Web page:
Leeds United v Everton - Marcelo Bielsa lifts lid on what makes players great

Rodrigo: Big doubt.  Picture: Bruce RollinsonRodrigo: Big doubt.  Picture: Bruce Rollinson
Rodrigo: Big doubt. Picture: Bruce Rollinson
MOST observers would agree that the way in which Leeds United’s core of trusted Championship players have stepped up to the Premier League plate speaks volumes about the work of Marcelo Bielsa.

For his part, the United head coach is not the sort to bask in high praise.

He might provide technical and tactical instruction and enlightenment to his players and ensure they have the right conditioning, but it is the player who must triumph by virtue of their qualities, mindset and desire, in Bielsa’s view.

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In that regard, Leeds – seeking a third successive league victory tonight – seem blessed.

The squad has been augmented by the talents of Rodrigo – a big doubt for this evening’s game with Everton – and Raphinha, who has a more minor issue, yet remains heavily reliant on those who have previously played for most of their careers in England’s second tier.

The likes of Stuart Dallas, Luke Ayling, Kalvin Phillips and Patrick Bamford – mainstays under Bleisa – have all emphatically shown themselves to be serious Premier League players in a short space of time, along with others such as Illan Meslier, Jack Harrison and Mateusz Klich.

That so many players who Bielsa brought on in the Championship are now excelling in the biggest league in the world is surely a testament to his work.

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The Argentine has a different observation and delivers an anecdote from his homeland.

He commented: “To leave the state of comfort and to get out of the comfort and go above and beyond is not linked to a manager, but it is linked to the ambition of a player.

“I am going to give you an example from 40 years ago. I spent 10 years in the formation phase of football accompanying Jorge Griffa, who was an expert in this. In the club where I come from, Newell’s Old Boys, the formation and foundation of players was the most important thing.

“There were always young players with incredible ambitions. Young players who never managed to show their capabilities due to a lack of ambition.

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“There, we worked with five or six coaches and every time that a coach had that player that did not shine, every time another of the coaches would say: ‘Don’t worry, next year I will take the best out of him’.

“The player would go through the five coaches that accompanied Griffa, the player would not triumph and the conclusion, what was it?

“The conclusion was it is not how good the coach was, it is the ambition of the player and how much he wants it. Coaches do not make great players.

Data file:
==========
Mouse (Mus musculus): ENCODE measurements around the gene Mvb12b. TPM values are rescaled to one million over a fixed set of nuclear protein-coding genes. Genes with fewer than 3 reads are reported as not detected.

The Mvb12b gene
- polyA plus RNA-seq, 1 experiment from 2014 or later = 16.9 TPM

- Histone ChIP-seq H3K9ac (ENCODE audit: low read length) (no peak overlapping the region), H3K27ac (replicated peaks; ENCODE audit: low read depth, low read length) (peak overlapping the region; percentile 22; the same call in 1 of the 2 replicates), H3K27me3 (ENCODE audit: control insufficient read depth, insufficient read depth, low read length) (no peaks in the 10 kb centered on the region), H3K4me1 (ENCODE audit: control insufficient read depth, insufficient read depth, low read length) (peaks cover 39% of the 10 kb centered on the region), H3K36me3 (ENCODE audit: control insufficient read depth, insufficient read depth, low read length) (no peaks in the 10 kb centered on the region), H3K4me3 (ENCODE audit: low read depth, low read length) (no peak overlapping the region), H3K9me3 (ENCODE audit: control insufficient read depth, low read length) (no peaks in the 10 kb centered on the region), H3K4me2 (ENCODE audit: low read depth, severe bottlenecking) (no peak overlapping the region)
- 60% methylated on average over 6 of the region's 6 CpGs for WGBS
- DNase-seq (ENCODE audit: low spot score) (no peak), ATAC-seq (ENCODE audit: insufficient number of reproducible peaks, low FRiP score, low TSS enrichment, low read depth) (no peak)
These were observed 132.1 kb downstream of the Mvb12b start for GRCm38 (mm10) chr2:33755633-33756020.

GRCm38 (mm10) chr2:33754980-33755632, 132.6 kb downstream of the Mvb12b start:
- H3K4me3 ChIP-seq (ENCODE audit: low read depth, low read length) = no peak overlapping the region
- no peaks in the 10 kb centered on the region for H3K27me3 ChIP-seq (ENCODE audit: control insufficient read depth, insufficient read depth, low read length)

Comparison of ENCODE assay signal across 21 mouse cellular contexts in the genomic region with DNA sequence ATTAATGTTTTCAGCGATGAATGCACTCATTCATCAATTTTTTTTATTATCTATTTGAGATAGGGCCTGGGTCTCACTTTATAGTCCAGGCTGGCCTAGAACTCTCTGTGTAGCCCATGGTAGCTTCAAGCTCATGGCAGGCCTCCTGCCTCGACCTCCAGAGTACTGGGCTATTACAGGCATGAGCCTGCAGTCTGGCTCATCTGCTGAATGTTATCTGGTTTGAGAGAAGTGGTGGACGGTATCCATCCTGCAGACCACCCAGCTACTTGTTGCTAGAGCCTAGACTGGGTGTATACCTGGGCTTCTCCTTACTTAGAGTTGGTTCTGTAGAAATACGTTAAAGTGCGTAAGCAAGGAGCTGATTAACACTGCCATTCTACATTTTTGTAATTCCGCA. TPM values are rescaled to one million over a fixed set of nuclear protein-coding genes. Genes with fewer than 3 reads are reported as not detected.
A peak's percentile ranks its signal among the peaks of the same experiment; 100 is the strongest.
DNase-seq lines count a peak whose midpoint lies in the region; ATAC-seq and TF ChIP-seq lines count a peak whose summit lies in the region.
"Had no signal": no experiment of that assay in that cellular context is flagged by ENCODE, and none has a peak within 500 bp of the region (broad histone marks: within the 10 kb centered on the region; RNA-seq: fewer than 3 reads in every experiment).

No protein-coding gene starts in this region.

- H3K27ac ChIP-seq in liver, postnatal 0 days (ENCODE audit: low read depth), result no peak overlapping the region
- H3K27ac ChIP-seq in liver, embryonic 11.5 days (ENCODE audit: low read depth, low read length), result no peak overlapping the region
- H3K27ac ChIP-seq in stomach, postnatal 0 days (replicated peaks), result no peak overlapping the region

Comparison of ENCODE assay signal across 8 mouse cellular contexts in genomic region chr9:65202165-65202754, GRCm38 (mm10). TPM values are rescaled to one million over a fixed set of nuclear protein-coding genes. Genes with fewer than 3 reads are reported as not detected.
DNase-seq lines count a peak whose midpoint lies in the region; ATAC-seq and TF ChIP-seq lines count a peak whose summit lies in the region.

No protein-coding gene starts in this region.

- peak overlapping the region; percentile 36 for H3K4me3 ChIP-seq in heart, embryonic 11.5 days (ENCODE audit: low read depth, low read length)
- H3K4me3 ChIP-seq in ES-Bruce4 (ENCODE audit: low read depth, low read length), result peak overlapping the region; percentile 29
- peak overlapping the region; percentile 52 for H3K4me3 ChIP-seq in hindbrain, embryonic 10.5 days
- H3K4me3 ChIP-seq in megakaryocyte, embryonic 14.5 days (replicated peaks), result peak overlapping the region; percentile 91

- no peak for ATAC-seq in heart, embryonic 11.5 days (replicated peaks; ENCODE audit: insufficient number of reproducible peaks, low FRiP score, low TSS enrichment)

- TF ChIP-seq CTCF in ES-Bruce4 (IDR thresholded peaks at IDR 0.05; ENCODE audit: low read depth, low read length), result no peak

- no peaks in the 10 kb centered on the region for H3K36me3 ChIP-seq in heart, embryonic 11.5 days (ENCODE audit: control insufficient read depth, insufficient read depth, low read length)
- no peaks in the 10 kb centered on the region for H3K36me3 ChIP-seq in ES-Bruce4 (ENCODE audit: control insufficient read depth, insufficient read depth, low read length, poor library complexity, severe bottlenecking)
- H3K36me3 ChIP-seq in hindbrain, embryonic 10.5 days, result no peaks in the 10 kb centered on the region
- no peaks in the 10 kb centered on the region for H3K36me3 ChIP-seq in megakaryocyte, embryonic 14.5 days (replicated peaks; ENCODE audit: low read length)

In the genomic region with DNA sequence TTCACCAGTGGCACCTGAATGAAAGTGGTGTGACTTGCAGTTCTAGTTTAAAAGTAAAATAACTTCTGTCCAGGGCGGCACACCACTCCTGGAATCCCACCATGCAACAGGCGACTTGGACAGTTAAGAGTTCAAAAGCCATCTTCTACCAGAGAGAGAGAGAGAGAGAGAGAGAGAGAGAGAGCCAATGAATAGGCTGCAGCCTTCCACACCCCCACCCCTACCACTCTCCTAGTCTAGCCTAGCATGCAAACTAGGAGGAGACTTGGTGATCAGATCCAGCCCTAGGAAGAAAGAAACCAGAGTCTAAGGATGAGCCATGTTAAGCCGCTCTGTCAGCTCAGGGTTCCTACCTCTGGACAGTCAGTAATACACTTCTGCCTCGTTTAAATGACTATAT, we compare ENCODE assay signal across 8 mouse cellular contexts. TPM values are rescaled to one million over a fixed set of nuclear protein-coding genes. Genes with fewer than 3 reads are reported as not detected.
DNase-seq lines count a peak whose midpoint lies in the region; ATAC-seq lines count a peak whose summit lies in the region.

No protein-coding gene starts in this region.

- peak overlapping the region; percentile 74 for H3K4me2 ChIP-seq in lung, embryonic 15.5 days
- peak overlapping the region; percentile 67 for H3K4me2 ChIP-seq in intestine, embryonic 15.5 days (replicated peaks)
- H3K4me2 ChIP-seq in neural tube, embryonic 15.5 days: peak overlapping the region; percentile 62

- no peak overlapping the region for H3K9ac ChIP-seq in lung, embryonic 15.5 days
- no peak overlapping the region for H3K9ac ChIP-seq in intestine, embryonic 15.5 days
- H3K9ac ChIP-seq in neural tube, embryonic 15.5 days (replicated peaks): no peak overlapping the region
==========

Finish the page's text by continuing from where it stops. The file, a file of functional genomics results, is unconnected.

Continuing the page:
“The ambition, the character, the determination of a player is what allows them to be great players.

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“There is a lot of development in the technical and physical qualities that is very good. But there are few other resources to establish a better mindset and to increase the ambition of a player.”

The fact that, for three seasons running under Bielsa, Leeds have endured testing spells early on in a New Year, but produced a response of character on each occasion also paints his players in a thoroughly positive light.

After three successive defeats, including an embarrassing FA Cup exit at League Two outfit Crawley and a worrying home defeat to Brighton, Leeds have responded in a head-turning fashion by way of successive away victories at Leicester City and Newcastle United.

Tonight, United are eyeing their first double over Everton since 1990-91. It would represent another souvenir in a wholesome return to the top-flight.

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It is a season which has been pronounced for Leeds’s ability to press and win the ball back from their opponents, with data showing that they are currently the best at that particular aspect of football among Europe’s leading top-flight leagues in Germany, Spain, Italy, France and England.

Pressing is a huge part of modern football. For Bielsa, the methodology in choosing when to press is the true art and barometer of an intelligent footballer.

He commented: “In a study of the five biggest leagues in Europe, the team who invests the most time pressuring the opponent is Leeds. But that is not praise or something to single out.

“It is one thing to press and another thing is to press, recover the ball and find yourself in a position where the opponent is disorganised.

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“The observation that you make is true, us being conscious of the fact that we press so much. What we are trying to do is to make sure this effort that we are producing bears fruit.”

Tonight sees Leeds play their first home fixture on a new hybrid pitch ahead of a full-scale reconstruction of the Elland Road surface in the summer.

The surface was acquired from Tottenham Hotspur at a cost of £300,000 following criticism of the pitch in the recent game with Brighton.

Bielsa added: “How it is going to be, I do not know. But it does not matter too much, the important thing is to belong to an institution that worries so much about the needs of the team.”

Last six games: Leeds WLLLWW; Everton LWWWDL

Referee: M Oliver (Northumberland).

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Last time: Leeds 2 Everton 1, September 25, 2012; Capital One Cup.

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